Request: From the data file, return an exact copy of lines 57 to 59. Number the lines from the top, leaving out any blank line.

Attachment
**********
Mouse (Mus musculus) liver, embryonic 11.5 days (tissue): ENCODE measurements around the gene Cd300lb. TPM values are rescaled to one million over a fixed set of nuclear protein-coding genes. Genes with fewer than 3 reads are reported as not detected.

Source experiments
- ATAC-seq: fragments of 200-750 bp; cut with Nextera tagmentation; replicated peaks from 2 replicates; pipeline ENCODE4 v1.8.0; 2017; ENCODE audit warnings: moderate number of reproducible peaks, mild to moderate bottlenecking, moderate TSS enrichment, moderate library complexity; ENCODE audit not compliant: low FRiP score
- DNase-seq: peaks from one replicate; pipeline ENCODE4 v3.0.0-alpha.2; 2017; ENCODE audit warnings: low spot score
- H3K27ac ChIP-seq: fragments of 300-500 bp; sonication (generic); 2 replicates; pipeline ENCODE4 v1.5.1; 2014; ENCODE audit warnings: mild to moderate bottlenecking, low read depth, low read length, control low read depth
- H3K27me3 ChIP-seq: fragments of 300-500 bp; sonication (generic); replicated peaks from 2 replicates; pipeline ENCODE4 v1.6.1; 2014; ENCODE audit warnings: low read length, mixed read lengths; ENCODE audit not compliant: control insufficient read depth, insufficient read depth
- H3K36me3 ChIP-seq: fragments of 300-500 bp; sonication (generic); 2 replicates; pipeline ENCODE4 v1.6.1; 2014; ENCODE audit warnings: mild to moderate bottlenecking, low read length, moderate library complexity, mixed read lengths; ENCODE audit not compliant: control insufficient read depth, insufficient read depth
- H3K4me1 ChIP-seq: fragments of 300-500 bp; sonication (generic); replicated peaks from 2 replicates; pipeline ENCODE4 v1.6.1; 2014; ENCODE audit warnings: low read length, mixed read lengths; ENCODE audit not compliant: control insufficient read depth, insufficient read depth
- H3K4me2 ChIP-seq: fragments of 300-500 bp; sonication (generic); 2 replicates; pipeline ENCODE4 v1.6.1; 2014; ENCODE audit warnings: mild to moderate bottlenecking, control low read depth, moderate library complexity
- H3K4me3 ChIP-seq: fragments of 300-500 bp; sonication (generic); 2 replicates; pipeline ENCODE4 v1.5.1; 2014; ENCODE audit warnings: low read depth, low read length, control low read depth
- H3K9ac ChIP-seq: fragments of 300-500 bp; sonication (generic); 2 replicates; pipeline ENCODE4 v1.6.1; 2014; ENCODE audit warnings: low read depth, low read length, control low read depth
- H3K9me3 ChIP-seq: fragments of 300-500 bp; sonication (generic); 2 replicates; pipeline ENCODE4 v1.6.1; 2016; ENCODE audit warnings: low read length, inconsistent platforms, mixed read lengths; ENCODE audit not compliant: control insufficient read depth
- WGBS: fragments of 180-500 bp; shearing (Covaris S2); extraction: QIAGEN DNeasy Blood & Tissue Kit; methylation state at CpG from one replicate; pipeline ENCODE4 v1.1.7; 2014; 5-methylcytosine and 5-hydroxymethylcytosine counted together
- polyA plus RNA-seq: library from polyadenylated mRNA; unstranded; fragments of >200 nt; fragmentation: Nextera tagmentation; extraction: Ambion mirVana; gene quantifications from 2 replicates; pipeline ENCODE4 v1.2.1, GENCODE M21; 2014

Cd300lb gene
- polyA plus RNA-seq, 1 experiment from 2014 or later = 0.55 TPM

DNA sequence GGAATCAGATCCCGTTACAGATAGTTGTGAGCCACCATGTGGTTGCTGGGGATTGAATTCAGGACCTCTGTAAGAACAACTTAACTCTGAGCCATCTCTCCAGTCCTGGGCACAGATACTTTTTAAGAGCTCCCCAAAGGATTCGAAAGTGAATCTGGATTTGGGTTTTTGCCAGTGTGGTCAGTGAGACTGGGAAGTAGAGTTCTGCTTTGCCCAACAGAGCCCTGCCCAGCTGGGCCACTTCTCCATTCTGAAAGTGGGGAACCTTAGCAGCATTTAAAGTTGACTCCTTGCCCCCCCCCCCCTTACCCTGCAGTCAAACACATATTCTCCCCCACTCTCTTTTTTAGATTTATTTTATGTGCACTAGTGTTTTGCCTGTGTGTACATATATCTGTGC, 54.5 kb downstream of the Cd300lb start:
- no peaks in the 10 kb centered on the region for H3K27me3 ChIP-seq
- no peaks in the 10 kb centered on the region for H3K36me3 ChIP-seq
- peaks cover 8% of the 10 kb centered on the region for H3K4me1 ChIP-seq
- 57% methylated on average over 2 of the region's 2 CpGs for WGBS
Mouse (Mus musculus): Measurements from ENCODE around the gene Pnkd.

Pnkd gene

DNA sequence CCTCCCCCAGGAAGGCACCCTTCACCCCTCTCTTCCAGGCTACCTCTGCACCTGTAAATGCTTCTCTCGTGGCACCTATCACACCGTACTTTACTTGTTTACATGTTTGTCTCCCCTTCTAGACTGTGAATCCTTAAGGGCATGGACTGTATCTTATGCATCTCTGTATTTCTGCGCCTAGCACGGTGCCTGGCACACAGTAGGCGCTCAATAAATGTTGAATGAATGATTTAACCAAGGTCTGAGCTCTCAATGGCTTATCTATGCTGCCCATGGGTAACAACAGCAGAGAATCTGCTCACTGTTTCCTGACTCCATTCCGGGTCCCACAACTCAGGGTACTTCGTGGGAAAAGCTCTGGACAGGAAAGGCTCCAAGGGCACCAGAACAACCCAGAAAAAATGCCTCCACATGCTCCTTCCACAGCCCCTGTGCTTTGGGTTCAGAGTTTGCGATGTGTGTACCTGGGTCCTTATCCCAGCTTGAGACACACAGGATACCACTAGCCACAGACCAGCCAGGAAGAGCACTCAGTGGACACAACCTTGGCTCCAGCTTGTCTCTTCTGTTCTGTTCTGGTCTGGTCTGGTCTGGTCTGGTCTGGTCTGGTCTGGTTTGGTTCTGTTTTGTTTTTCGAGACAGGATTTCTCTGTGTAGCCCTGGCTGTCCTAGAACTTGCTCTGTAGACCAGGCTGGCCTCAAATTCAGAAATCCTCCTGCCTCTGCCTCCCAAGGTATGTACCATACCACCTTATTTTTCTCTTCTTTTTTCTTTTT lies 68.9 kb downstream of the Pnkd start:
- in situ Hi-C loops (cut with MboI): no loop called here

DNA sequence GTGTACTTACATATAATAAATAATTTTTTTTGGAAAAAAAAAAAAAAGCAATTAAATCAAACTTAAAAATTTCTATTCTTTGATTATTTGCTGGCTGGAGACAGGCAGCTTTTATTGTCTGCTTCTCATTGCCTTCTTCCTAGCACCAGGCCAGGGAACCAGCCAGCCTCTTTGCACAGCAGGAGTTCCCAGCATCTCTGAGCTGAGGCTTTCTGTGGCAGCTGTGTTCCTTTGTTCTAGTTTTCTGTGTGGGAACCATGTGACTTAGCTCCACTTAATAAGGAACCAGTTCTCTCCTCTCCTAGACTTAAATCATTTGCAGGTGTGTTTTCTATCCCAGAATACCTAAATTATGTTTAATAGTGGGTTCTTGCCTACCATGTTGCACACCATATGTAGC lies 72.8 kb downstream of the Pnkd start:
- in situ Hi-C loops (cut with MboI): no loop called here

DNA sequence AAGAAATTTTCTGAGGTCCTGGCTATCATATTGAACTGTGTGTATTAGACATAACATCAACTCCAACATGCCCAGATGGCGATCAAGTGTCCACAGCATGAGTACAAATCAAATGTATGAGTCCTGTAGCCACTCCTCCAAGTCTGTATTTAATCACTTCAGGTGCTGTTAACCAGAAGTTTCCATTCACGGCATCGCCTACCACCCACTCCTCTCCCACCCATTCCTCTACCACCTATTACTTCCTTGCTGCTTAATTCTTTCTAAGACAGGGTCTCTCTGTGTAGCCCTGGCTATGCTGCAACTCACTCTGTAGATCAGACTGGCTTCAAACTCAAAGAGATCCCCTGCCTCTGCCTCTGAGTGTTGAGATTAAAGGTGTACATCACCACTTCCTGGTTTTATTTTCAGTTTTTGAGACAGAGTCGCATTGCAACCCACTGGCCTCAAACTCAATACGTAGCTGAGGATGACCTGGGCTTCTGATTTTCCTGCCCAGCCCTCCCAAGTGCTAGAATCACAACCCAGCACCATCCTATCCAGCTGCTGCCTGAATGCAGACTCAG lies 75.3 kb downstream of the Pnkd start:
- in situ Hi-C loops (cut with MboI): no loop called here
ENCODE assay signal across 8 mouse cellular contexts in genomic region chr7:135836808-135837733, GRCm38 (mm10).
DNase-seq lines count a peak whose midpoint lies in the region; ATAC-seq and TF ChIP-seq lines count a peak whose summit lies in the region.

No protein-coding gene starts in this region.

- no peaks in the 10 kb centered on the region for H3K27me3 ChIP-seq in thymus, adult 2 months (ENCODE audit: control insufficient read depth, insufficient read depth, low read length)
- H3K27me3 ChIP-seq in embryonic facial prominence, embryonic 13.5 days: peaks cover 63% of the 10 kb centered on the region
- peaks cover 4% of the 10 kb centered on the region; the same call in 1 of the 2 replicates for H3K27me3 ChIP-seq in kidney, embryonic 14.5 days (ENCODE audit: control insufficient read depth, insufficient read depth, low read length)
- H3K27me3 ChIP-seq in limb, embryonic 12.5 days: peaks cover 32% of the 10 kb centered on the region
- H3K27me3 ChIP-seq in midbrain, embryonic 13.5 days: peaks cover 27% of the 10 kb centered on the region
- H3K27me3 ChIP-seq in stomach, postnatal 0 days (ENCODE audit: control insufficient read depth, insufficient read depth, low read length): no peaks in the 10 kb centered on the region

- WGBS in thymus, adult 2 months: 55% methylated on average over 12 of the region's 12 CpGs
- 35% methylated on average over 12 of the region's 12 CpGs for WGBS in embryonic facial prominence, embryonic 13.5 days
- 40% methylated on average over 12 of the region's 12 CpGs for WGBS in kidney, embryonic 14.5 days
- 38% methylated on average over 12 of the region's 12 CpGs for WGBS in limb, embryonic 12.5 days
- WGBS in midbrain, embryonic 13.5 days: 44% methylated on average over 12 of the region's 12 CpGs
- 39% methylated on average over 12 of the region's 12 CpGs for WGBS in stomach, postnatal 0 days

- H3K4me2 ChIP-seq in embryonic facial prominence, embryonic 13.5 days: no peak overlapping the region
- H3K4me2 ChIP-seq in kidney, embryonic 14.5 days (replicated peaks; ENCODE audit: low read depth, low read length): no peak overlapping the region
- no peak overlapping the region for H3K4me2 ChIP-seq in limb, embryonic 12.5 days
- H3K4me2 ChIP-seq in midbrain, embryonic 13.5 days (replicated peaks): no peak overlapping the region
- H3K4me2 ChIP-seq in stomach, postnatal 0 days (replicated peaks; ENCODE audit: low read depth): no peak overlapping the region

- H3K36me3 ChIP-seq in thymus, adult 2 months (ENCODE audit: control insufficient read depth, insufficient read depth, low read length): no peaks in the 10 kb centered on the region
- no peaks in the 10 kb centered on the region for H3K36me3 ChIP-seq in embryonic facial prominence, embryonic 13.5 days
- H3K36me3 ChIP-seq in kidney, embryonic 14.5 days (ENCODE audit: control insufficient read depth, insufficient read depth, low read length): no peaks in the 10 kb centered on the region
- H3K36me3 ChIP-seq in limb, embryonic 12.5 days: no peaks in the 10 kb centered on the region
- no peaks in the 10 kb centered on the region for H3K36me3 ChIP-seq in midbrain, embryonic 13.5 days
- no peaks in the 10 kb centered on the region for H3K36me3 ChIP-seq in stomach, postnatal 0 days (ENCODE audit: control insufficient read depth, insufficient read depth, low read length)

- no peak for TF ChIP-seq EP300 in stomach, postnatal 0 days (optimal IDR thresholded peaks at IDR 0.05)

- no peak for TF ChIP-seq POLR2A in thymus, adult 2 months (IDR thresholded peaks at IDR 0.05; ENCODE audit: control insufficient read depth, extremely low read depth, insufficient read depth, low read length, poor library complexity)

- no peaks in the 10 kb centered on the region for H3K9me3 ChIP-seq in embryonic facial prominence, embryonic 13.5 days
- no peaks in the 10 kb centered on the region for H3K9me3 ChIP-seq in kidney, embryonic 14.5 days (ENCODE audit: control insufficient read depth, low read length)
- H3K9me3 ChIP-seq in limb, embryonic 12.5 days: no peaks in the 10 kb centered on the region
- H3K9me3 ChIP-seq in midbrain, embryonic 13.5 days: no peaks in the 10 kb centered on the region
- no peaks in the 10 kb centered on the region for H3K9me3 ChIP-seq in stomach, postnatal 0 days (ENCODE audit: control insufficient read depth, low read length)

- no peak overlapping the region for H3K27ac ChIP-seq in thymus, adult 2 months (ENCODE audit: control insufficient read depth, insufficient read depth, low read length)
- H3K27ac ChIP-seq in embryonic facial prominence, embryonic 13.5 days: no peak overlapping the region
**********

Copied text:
- no peak for TF ChIP-seq POLR2A in thymus, adult 2 months (IDR thresholded peaks at IDR 0.05; ENCODE audit: control insufficient read depth, extremely low read depth, insufficient read depth, low read length, poor library complexity)

- no peaks in the 10 kb centered on the region for H3K9me3 ChIP-seq in embryonic facial prominence, embryonic 13.5 days
- no peaks in the 10 kb centered on the region for H3K9me3 ChIP-seq in kidney, embryonic 14.5 days (ENCODE audit: control insufficient read depth, low read length)